Most of the major EPCM contractor players are global organisations, some are headquartered in Australia, others overseas. Many have experience delivering trillions of dollars of complex infrastructure projects around the globe.
It is this accumulated corporate knowledge, structure, systems, experience and talent that is being acquired by a client when engaging an EPCM contractor to co-ordinate and supervise delivery of a mega project. Of course it comes at a cost, and like most service providers, each have their own strengths and weaknesses. In our experience, they must be selected and managed well by the client to ensure value for money outcomes are achieved. Control should be afforded but not be completely vested in the EPCM; a healthy degree of collaborative governance, co-location of teams within the owner’s organisation, excellent leadership culture and appropriate checks and balances are all necessary to fully unlock the upside of this delivery model, but Government could achieve this.
The benefit of partnering with private enterpise for project setup and governance is that workload is reduced for the project owner and the looming talent strain mentioned above ameliorated because EPCMs are in the business of attracting and retaining the best project delivery talent in the world, and deploying them to each project they are engaged on; Government is not.
The cost/benefit justification for delivering mega projects via this method becomes compelling if there is a lack of in-house client-side project management, design management, commercial and risk management talent during peak demand. This is because if one large project exceeds budget, is late, or fails to meet design requirements, the cost consequences can quickly run into billions of dollars of direct cost and many millions of dollars of indirect loss in the form of business interruption suffered by those who depend on the infrastructure to come online. Every dollar overrun on large projects, is a dollar not available to spend on competing civic needs such as a education, hospitals, social welfare or government stimulus of industry.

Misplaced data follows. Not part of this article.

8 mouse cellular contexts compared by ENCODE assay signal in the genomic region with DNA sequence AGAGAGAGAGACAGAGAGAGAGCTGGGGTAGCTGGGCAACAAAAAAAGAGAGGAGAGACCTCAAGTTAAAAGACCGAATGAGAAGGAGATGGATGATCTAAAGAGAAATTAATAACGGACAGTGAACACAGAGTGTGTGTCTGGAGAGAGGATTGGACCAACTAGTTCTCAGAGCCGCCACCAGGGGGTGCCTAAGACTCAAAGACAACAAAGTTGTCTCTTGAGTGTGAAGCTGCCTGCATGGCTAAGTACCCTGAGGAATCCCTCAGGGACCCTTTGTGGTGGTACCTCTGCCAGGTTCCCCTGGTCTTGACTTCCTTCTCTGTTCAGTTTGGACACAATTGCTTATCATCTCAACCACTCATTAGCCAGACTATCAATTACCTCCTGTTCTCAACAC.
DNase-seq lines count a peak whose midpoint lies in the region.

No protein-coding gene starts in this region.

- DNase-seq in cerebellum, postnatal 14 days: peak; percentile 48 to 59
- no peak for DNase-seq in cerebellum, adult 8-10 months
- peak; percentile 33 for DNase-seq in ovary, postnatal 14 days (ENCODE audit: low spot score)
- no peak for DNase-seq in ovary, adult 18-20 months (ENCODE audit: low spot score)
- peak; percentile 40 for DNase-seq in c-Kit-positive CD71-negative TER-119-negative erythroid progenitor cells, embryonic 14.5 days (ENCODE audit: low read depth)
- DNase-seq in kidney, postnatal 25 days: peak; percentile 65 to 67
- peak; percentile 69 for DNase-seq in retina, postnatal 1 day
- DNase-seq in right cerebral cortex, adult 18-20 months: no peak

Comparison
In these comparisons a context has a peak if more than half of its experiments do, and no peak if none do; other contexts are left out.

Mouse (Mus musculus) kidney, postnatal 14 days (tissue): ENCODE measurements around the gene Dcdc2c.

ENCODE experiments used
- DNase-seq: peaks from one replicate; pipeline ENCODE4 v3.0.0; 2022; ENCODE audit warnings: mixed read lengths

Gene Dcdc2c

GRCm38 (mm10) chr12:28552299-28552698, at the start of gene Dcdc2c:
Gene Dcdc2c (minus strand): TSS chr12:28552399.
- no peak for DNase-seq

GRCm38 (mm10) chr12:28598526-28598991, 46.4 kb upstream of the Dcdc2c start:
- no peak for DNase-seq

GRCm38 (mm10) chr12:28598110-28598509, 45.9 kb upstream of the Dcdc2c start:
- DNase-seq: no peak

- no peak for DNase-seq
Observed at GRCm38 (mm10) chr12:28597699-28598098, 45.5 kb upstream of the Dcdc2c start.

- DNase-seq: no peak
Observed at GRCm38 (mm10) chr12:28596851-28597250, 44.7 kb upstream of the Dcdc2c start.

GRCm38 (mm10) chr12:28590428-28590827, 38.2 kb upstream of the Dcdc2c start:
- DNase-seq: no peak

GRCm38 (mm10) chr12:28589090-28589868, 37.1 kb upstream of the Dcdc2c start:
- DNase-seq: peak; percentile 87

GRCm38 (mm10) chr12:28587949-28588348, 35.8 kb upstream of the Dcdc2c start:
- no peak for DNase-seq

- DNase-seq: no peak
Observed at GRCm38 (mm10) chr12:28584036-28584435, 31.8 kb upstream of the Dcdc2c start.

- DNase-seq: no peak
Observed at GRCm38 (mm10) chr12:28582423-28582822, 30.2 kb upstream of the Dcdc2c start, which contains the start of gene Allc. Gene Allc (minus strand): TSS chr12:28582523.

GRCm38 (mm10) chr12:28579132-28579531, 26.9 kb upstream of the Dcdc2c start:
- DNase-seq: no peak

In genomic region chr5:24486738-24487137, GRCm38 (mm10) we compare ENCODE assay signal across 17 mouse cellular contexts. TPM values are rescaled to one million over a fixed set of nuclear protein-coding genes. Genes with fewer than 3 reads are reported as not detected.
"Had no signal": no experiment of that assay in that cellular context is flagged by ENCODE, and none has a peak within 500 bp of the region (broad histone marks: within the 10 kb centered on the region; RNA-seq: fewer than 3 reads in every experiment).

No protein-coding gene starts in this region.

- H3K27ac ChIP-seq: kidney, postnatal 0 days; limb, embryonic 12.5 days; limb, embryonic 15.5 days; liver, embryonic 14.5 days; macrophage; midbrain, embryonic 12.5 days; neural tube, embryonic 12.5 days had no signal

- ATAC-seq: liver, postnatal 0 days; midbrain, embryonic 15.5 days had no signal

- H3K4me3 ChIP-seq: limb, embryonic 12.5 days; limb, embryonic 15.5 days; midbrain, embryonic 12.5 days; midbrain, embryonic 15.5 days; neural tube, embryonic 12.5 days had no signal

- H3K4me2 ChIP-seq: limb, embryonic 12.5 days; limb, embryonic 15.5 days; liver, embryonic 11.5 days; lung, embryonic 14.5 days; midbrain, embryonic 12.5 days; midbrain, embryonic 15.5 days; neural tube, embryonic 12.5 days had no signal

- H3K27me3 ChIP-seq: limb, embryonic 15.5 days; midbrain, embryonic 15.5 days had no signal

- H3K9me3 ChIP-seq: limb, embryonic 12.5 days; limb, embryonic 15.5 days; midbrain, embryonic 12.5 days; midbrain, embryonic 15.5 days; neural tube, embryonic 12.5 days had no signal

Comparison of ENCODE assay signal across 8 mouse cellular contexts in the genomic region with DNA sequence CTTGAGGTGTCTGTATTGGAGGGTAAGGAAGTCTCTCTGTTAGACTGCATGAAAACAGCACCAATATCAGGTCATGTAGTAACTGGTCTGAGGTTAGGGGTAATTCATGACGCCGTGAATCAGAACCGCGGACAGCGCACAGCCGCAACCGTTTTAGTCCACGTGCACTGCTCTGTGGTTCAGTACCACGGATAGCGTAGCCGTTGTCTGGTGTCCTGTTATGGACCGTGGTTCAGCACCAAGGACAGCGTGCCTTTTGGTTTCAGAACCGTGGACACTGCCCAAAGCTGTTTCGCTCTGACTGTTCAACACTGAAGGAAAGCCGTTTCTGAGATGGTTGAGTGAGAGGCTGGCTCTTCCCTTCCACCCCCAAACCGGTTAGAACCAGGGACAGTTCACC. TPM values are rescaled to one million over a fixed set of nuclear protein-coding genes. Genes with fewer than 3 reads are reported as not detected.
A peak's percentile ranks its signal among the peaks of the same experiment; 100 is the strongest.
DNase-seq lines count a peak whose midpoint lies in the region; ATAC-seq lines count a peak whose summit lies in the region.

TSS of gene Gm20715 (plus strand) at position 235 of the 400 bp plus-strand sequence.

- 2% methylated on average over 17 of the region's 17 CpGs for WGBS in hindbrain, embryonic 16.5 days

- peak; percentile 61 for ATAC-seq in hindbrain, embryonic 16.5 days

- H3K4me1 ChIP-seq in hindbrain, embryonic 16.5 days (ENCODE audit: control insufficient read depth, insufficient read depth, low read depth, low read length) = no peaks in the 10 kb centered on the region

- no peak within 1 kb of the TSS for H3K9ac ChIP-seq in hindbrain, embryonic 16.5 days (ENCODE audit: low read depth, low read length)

The concept is not without precedent.
A project delivery partner model is in fact being used to deliver Sydney’s second airport, Badgerys Creek. International US based EPCM Contractor, Bechtel, has been appointed as project delivery partner to steer delivery of that project.
More of this should occur for complex, high value projects, however there must be an imperative placed on the EPCM contractors/delivery partners that are selected, to use local talent to deliver the project where available, and to train local talent, as opposed to importing foreign nationals from within their business. It is important that where taxpayer funds are used, Australia receives the long term benefit of building out intellectual capital within Australia.
If the above is done, Government will not be caught short on experience to deliver the ambitious forward program of major projects, and we will go some of the way towards seeing less project cost overruns, less late delivery and a positive legacy of experienced project delivery professionals will be developed in Australia to cater for the continual demand experienced for new infrastructure and infrastructure renewal in our fantastic country.
The remaining challenges include:
- Ensuring sufficient time is spent designing and managing risk in major project setup phases (as opposed to being driven by election cycles)
- Finding enough available contractors with sufficient expertise and capacity to build the projects (there are only a few major contractors left in Australia, and many are commonly owned at the parent level)
- Achieving sufficient competitive pricing tension in a hot market, to ensure value for money for Australian taxpayers